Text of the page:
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Oracle 12c New Features

Online Oracle Training

LESSON 07

Create a new pluggable database

 

You use the seed read only pluggable database to create a pluggable database. In this lesson, you will create a new PDB pluggable database named mypdb2 in mycdb

 

You can use either the dbca tool or SQL Developer or SQL command to create a pluggable database.

In this lesson, we use the SQL tool to create a PDB.

 

You need to create a system file to store the mypdb2 data (PDB) in there.

# cd /oradata/mycdb

# mkdir mypdb2

# cd mypdb2

# pwd

/oradata/mycdb/mypdb2

 

Run the mycdb profile and then connect to your "mycdb" root container.

# cd ~

# . ./.profile

# sqlplus /nolog

SQL> connect / as sysdba

SQL> CREATE PLUGGABLE DATABASE mypdb2 ADMIN USER mypdb2_admin

   2   IDENTIFIED BY mypass ROLES=(CONNECT)

   3   FILE_NAME_CONVERT=("/oradata/mycdb/pdbseed","/oradata/mycdb/mypdb2");

Pluggable database created.

Notice that you are duplicating the seed template from /oradata/mycdb/pdbseed to /oradata/mycdb/mypdb2.

 

Now, check to see that the mode of mypdb2 is open. Query the V$PDBS view.

SQL> SELECT con_id, name, open_mode, dbid FROM v$pdbs;

 

CON_ID

NAME

OPEN_MODE

DBID

2

PDB$SEED

READ ONLY

3654327692

3

MYPDB1

READ WRITE

6783241652

4

MYPDB2

MOUNTED

7549320153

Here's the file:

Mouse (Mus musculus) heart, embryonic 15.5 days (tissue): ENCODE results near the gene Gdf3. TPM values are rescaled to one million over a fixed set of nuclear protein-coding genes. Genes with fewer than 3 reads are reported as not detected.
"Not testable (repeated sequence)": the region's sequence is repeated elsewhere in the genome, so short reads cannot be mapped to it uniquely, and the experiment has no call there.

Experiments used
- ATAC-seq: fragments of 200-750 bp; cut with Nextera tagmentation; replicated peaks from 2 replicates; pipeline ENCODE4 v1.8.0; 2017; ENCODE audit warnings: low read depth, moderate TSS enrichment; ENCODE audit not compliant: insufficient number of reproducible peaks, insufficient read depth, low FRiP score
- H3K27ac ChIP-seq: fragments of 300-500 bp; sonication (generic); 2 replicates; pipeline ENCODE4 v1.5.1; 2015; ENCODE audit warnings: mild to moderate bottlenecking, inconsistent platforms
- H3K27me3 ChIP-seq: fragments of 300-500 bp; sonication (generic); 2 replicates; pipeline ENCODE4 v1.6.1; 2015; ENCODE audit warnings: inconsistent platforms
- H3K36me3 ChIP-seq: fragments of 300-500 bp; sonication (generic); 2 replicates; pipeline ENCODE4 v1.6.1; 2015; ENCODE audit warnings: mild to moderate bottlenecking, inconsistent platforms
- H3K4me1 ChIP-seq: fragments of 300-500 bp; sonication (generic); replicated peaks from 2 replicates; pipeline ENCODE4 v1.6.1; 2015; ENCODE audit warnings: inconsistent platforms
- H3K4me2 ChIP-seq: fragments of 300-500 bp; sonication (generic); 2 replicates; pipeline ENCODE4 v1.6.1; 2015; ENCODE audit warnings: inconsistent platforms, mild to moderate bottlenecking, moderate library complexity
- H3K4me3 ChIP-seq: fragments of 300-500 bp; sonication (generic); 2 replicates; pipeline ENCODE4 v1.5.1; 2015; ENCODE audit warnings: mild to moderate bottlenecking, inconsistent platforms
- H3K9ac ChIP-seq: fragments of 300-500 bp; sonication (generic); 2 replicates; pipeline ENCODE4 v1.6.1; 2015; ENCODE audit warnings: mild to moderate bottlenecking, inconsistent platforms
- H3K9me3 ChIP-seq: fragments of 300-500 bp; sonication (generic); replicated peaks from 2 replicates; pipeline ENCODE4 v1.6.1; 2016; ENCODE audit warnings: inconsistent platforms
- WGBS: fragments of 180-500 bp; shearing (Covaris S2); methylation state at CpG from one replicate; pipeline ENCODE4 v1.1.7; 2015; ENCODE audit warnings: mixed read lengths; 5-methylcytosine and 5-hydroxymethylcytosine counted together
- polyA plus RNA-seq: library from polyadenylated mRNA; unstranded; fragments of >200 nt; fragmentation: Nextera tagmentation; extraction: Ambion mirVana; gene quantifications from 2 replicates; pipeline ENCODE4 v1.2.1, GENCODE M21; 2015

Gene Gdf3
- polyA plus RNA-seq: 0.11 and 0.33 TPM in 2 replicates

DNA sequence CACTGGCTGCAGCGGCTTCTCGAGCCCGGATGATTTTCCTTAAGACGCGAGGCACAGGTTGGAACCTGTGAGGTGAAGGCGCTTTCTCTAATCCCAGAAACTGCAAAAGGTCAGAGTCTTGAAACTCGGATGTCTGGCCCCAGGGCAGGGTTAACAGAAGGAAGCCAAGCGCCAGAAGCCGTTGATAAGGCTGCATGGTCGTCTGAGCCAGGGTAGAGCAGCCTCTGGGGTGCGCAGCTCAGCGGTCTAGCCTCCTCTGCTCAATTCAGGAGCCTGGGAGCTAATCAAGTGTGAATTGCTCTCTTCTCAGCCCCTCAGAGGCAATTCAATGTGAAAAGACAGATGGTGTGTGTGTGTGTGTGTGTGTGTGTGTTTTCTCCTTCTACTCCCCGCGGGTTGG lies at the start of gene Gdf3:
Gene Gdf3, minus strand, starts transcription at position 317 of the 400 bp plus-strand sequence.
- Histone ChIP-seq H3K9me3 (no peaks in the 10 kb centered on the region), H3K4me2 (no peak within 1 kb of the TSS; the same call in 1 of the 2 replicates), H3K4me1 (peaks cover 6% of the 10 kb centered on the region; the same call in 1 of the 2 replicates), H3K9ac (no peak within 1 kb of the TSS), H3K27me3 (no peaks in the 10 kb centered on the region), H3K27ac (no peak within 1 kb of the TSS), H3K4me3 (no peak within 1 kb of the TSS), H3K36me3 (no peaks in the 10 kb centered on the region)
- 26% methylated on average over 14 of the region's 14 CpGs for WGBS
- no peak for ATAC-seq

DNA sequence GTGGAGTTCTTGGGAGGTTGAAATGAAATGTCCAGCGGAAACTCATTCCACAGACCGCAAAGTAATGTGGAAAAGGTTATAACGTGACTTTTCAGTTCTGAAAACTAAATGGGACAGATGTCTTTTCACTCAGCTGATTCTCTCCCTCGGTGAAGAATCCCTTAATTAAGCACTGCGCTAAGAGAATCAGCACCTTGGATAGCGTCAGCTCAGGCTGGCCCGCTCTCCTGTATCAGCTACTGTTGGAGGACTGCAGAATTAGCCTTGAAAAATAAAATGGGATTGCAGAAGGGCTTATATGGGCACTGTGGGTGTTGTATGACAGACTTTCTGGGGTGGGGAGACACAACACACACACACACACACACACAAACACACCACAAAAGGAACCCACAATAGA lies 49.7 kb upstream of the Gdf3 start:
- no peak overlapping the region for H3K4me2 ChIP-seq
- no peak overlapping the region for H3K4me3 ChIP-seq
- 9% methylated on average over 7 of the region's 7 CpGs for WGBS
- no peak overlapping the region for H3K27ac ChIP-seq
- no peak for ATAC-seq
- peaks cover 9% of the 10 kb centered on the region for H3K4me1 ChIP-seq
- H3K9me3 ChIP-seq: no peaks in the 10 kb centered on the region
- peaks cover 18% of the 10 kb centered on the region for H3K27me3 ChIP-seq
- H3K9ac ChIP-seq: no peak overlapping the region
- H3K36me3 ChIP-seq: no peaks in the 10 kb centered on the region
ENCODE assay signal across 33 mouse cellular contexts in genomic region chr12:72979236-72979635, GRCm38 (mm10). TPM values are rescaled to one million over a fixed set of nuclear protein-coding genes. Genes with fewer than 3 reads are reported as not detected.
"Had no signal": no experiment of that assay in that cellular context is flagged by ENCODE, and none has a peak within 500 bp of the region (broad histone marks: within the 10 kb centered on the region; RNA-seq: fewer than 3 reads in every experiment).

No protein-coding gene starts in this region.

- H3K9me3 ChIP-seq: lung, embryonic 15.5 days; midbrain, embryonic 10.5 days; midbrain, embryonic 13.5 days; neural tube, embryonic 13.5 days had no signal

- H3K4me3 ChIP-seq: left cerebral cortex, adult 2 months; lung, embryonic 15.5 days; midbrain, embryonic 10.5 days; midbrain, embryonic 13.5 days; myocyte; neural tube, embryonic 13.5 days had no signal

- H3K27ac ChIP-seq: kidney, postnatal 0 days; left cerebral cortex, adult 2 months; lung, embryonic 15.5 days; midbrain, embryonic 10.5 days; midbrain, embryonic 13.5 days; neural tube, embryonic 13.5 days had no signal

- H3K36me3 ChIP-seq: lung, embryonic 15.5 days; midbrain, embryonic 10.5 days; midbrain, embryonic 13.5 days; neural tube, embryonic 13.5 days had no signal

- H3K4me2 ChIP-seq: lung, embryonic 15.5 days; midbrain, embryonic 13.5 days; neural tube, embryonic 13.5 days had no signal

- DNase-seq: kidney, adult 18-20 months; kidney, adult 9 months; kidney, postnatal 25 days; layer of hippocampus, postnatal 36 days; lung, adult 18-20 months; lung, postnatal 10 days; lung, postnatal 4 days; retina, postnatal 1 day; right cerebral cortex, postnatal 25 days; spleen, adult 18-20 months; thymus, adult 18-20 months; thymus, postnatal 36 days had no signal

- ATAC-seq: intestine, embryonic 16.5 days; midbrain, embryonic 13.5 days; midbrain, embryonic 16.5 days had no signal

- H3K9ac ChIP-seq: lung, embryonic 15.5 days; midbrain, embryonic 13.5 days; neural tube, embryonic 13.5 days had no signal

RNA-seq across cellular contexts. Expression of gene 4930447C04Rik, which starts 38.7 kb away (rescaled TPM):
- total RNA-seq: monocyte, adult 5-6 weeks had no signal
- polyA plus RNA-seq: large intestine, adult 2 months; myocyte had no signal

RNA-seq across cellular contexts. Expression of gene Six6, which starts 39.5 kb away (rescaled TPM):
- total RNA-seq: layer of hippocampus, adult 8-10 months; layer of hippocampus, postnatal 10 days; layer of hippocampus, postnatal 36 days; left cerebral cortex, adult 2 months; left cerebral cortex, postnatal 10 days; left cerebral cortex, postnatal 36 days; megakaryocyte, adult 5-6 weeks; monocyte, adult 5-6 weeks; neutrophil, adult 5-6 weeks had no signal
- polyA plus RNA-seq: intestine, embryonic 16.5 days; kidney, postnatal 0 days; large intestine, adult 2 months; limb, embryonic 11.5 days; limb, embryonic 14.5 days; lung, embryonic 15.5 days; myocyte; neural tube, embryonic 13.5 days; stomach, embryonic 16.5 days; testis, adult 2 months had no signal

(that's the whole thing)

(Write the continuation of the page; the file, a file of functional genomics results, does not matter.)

Notice that the open_mode value for the mypdb2 pluggable database is "MOUNTED."

 

Change the mypdb2 pluggable database open mode to READ WRITE.

SQL> ALTER PLUGGABLE DATABASE mypdb2 OPEN;

 

Use the netca tool to create a net service name for the mypdb2 pluggable database and name it mypdb2

 

Login to the mypdb2 PDB as sysdba

# sqlplus /nolog

SQL> connect sys/mypass@mypdb2 as sysdba

 

You can use EasyConnect to the mypdb2 pluggable database as sysdba.

SQL> connect sys/mypass@localhost:1521/mypdb2 as sysdba

 

Connect as mypdb2_admin.

SQL> connect mypdb2_admin/mypass@mypdb2

 

Get the container name

SQL> show con_name

 

CON_NAME

MYPDB2

 

Getting the container ID:

SQL> show con_id

 

CON_ID

4

 

Query the service name of the mypdb2 pluggable database.

SQL> SELECT name FROM v$services;

 

NAME

mypdb2

 

Check the following queries:

SQL> SELECT tablespace_name, file_name, con_id FROM cdb_data_files ORDER BY 3;

 

TABLESPACE_NAME

FILE_NAME

CON_ID

SYSTEM

/oradata/mycdb/mypdb2/system01.dbf

4

SYSAUX

/oradata/mycdb/mypdb2/sysaux01.dbf

4

 

Query the data files using the DBA_DATA_FILES view. Assume you are connected to the mypdb2 pluggable database.

SQL> SELECT tablespace_name, file_name FROM dba_data_files;

 

TABLESPACE_NAME

FILE_NAME

SYSAUX

/oradata/mycdb/mypdb2/sysaux01.dbf

SYSTEM

/oradata/mycdb/mypdb2/system01.dbf

 

 

Notice that you only see the mypdb2 pluggable database data files.

 

Query the temp file of the mypdb2 container using the DBA_TEMP_FILES view.

SQL> SELECT tablespace_name, file_name FROM dba_temp_files;

 

TABLESPACE_NAME

FILE_NAME

TEMP

/oradata/mycdb/mypdb2/temp01.dbf

Notice that the TEMP tablespace is on the mypdb2 pluggable databases.

 

The above queries against the CDB_ or DBA_ views show only connected container. To access to all the objects, you need to login to the root.

 

Good Luck!

 

 

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